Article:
N: Now as we wrap up this segment, when it comes to some of these factors that affect the family members and women specifically, how do you talk to the person’s medical provider, you know who may have been caring for them for a number of years that they’ve grown attached to, and you’re going to have to work together as you provide care, maybe in the home, maybe at the live-in or maybe as a drop-in in conjunction with the care that the health care provider had been given them for years?

S: Yeah. It’s really important to be communicating ongoing with the healthcare provider and there is a variation in how willing care providers are in sharing information with family members. And I understand, there are issues of confidentiality and HIPAA laws and all of that and I’m a hundred percent for that protection. So what I usually tell the caregivers that are contacting me is if the healthcare provider does not want to share information with you, start by sending them a letter, sending them an email, showing up at the office and leaving a list of symptoms and viewing it. Again, in a very formalized way, so you’re tracking all of the signs and symptoms that you’re observing. Really specific in details, for example: time of date, place, who observed it, and sharing that with the physician, because that may prompt him or her to engage in additional evaluation, administer tests etc. And then they might start suggesting to their patients, “Hey why don’t you let your daughter come in to this meeting?”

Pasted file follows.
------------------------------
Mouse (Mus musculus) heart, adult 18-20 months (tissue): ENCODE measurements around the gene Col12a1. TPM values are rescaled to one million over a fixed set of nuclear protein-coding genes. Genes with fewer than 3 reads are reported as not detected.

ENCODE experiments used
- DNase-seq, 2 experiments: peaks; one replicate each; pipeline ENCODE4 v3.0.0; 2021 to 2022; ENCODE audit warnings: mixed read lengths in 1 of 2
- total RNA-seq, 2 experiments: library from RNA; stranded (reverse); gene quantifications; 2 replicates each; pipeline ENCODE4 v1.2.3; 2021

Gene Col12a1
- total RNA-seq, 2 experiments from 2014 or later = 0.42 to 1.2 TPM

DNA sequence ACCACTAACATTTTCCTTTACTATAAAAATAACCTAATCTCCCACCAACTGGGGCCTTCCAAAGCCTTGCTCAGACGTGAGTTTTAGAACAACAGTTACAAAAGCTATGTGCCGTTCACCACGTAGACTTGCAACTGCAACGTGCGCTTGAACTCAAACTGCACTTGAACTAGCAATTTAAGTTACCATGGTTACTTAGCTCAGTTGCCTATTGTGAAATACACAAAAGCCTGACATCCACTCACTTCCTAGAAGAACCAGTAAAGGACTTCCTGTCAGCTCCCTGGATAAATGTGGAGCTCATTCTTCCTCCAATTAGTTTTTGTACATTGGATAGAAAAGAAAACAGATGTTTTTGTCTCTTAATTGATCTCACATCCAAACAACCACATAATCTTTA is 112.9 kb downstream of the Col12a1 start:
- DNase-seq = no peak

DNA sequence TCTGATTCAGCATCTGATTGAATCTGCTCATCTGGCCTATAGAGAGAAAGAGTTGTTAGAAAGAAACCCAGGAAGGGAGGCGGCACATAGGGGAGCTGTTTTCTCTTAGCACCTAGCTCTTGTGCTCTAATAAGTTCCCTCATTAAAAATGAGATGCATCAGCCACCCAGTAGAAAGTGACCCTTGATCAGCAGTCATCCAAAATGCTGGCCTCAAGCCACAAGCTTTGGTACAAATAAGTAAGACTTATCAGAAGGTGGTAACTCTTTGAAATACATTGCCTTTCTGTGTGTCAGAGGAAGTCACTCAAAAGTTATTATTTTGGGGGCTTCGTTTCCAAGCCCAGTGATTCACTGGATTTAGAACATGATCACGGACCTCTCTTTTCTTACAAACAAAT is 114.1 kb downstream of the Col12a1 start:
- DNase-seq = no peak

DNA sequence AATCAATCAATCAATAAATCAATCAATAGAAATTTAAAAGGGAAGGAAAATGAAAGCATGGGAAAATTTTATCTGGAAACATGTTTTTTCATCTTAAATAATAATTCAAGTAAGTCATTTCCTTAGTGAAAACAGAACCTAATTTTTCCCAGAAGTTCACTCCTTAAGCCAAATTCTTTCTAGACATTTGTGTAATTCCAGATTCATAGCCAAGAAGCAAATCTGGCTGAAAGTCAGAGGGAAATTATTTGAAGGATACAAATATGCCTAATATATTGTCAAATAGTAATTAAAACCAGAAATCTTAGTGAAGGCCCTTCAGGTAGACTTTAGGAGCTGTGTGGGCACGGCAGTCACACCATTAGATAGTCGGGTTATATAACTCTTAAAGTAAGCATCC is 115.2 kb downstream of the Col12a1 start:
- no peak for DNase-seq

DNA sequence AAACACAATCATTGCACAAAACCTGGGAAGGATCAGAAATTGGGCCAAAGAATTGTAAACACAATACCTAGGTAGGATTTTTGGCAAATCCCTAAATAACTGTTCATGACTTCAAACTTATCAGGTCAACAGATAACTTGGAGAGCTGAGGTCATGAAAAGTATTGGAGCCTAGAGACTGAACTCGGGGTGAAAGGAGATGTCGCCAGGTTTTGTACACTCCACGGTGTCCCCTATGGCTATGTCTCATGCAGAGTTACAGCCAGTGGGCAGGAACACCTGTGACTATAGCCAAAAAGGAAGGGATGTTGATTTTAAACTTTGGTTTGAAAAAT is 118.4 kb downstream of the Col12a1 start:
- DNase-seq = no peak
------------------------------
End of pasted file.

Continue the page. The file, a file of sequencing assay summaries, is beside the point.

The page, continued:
N: Great, great. You’ve been listening to Health Professional Radio. I’m your host Neal Howard, we’ve been in studio today with Stephanie Erickson, Director of Erickson Resource group. She is a clinical social worker and Director and Founder of the Erickson Resource Group based on Montreal, Quebec. And she’s gotten more than 20 years of experience as a geriatric social worker. And she’s been here in studio today talking with us, about how aging affects family members, not only the aging person but the family members, and also how we can interact with the person’s health care provider to provide continued good health in to their later years. It’s been great having you here with us today, Stephanie.

S: Thank you so much.

N: Audio of this program is available at hpr.fm and also at healthprofessionalradio.com.au, and don’t forget to subscribe to our podcast on iTunes.